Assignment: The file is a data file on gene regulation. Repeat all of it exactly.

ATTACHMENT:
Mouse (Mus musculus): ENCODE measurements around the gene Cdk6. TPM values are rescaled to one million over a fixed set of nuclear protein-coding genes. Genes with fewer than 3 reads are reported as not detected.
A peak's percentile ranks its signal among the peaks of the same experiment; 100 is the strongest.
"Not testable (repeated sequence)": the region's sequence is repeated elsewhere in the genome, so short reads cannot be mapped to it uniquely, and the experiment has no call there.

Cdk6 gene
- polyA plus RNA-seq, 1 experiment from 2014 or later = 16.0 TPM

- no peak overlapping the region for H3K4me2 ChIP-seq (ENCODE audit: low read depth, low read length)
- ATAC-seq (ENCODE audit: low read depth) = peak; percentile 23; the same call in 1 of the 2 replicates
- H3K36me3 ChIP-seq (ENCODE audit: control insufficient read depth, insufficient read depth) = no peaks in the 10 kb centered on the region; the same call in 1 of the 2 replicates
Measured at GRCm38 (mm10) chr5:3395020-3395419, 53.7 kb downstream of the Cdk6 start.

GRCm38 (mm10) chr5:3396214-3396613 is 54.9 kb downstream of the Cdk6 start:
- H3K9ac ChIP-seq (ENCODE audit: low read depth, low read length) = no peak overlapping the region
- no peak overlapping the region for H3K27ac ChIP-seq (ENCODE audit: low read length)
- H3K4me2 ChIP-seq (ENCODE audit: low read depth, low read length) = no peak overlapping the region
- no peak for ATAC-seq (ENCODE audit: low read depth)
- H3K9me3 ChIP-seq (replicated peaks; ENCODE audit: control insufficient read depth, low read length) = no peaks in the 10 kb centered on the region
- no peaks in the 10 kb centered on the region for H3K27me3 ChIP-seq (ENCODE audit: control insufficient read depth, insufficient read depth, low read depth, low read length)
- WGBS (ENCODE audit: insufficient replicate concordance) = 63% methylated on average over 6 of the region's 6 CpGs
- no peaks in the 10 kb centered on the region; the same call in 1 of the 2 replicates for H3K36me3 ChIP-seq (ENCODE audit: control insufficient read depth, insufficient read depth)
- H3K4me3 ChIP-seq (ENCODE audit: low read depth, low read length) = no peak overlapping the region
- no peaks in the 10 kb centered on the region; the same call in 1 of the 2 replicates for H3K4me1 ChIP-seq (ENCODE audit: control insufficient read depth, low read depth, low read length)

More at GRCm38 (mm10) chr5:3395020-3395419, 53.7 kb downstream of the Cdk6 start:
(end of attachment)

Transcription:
Mouse (Mus musculus): ENCODE measurements around the gene Cdk6. TPM values are rescaled to one million over a fixed set of nuclear protein-coding genes. Genes with fewer than 3 reads are reported as not detected.
A peak's percentile ranks its signal among the peaks of the same experiment; 100 is the strongest.
"Not testable (repeated sequence)": the region's sequence is repeated elsewhere in the genome, so short reads cannot be mapped to it uniquely, and the experiment has no call there.

Cdk6 gene
- polyA plus RNA-seq, 1 experiment from 2014 or later = 16.0 TPM

- no peak overlapping the region for H3K4me2 ChIP-seq (ENCODE audit: low read depth, low read length)
- ATAC-seq (ENCODE audit: low read depth) = peak; percentile 23; the same call in 1 of the 2 replicates
- H3K36me3 ChIP-seq (ENCODE audit: control insufficient read depth, insufficient read depth) = no peaks in the 10 kb centered on the region; the same call in 1 of the 2 replicates
Measured at GRCm38 (mm10) chr5:3395020-3395419, 53.7 kb downstream of the Cdk6 start.

GRCm38 (mm10) chr5:3396214-3396613 is 54.9 kb downstream of the Cdk6 start:
- H3K9ac ChIP-seq (ENCODE audit: low read depth, low read length) = no peak overlapping the region
- no peak overlapping the region for H3K27ac ChIP-seq (ENCODE audit: low read length)
- H3K4me2 ChIP-seq (ENCODE audit: low read depth, low read length) = no peak overlapping the region
- no peak for ATAC-seq (ENCODE audit: low read depth)
- H3K9me3 ChIP-seq (replicated peaks; ENCODE audit: control insufficient read depth, low read length) = no peaks in the 10 kb centered on the region
- no peaks in the 10 kb centered on the region for H3K27me3 ChIP-seq (ENCODE audit: control insufficient read depth, insufficient read depth, low read depth, low read length)
- WGBS (ENCODE audit: insufficient replicate concordance) = 63% methylated on average over 6 of the region's 6 CpGs
- no peaks in the 10 kb centered on the region; the same call in 1 of the 2 replicates for H3K36me3 ChIP-seq (ENCODE audit: control insufficient read depth, insufficient read depth)
- H3K4me3 ChIP-seq (ENCODE audit: low read depth, low read length) = no peak overlapping the region
- no peaks in the 10 kb centered on the region; the same call in 1 of the 2 replicates for H3K4me1 ChIP-seq (ENCODE audit: control insufficient read depth, low read depth, low read length)

More at GRCm38 (mm10) chr5:3395020-3395419, 53.7 kb downstream of the Cdk6 start: